“Gentlemen, allow me to introduce you to Jacob Kissinger, Founder & CEO of BrainTrust.”

The agents stood, silently observing the body.

“We’ve been looking into him since we got here. Higgins,” I said, gesturing to a man with a red goatee who stood about 6’3” tall and looked to be made of muscle, “has identified the stiff by searching on Google for the name of the owner of this house, who apparently had done a business deal with Mr. Kissinger.”

There was blood spattered all over the wall, but a significant amount had nonetheless pooled on the man’s chest, staining his white dress shirt. It oozed out from behind the couch. I glanced at the wall, noting the smatters of skull and brain that had been blasted there. It didn’t make me happy, but it didn’t turn my stomach. Not anymore.

“His coat was hung up with dozens of others in a coatroom downstairs. We still don’t know which one was his. Still, his wallet sat on the couch near him, along with his driver’s license and a few business cards to identify him. There was no cellphone, though, which was a bit odd. This case is not a robbery,” I announced.

The agents poked around a bit, rifling through the odds and ends we had left in the room.

“Where’s the murder weapon?” asked Agent Brown, standing near the desk.

I pointed toward the door.

“It was left where the tent is now. I had it bagged and taken back to the station. Russian 9MM, state issue.”

“That’s why we’re here, then,” said Brown.

I nodded, then walked out of the room to let the agents have a peek around.

They wouldn’t find anything—there was too much evidence in that room, and I hadn’t missed anything in my sweep. Some cases are just harder than others.

While they poked around, I went downstairs with Higgins. He was the best sergeant in the APD and I needed to organize a meeting with him and the cops who would be helping us find the missing party guests.

As I walked, I remember twin emotions of desire and defeat welling up inside me. We needed a theory of who had killed Kissinger like a filter to strain out the bad evidence, and we needed to decide who was going to be handling this case.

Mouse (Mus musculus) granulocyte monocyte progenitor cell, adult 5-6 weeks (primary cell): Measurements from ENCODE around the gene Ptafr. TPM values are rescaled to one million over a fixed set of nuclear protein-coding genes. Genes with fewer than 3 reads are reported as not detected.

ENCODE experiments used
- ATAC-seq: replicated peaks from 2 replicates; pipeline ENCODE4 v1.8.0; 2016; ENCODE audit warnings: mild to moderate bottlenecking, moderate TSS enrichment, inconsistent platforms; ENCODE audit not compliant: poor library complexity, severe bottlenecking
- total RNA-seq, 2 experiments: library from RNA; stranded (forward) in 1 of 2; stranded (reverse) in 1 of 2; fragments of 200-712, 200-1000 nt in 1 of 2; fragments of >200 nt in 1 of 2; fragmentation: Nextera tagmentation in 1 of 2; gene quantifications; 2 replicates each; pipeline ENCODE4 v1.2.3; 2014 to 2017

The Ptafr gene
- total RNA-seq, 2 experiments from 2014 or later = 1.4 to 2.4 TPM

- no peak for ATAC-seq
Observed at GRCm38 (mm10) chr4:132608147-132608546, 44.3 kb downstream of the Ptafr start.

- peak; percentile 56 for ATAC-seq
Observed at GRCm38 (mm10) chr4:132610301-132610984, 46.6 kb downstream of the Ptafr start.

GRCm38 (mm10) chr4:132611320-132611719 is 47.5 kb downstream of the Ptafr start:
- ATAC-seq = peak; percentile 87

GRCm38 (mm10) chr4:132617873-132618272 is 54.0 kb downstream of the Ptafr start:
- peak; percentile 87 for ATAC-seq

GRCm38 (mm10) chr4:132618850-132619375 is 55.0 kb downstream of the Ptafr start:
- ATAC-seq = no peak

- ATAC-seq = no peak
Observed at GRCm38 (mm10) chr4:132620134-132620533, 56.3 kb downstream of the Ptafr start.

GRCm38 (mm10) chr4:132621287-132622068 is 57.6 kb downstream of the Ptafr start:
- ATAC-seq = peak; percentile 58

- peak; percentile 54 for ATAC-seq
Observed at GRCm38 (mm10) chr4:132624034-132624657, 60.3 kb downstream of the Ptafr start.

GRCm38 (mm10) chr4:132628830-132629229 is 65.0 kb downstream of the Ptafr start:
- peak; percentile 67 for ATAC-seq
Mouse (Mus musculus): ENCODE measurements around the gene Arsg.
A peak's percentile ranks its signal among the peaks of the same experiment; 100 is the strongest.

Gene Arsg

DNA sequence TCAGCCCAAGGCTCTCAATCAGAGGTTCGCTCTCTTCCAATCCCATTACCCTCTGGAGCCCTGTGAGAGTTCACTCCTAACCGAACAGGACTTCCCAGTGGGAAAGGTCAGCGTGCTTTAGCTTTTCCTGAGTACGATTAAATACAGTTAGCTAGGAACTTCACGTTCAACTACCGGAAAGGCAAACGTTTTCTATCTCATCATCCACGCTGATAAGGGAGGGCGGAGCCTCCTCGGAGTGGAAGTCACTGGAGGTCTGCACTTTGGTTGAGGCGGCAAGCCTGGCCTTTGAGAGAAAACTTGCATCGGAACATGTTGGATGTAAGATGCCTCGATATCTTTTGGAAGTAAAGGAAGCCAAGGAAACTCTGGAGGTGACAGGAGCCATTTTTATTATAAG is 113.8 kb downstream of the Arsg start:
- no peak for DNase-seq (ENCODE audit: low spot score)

I would have loved for that to fall to the FBI. I liked cases I could win, and this was quickly turning into a pit full of quicksand and snakes. From minute one, I can honestly say I wanted out of the Kissinger murder.


That’s it for Chapter 3, folks! Feel free, as always, to sign up over at my website to get email notifications when the next chapter comes out over at Cent, where this story was originally posted. You can go there to catch up if you’re dying to read the rest of the story!


How do you rate this article?


Thomas Dylan Daniel
Thomas Dylan Daniel

Hi! I’m a philosopher, writer, and scientist from Texas. I’ve currently got two books out: https://www.cambridgescholars.com/formal-dialectics And Further From Home: A collection of philosophical short fiction https://www.amazon.com/dp/1976951

A Murder in the Silicon Hills
A Murder in the Silicon Hills

Annie Armstrong had never been happier. Her early-stage startup neural net company had received massive funding from a major Silicon Valley venture capital firm to democratize neural nets and make constructing and training them simpler than ever before. Her partner, co-founder and CEO Jacob Kissinger has been found dead after a very expensive party and now Detective John Lewis of the Austin Police Department has been tasked with finding a very slippery killer.

Send a $0.01 microtip in crypto to the author, and earn yourself as you read!

20% to author / 80% to me.
We pay the tips from our rewards pool.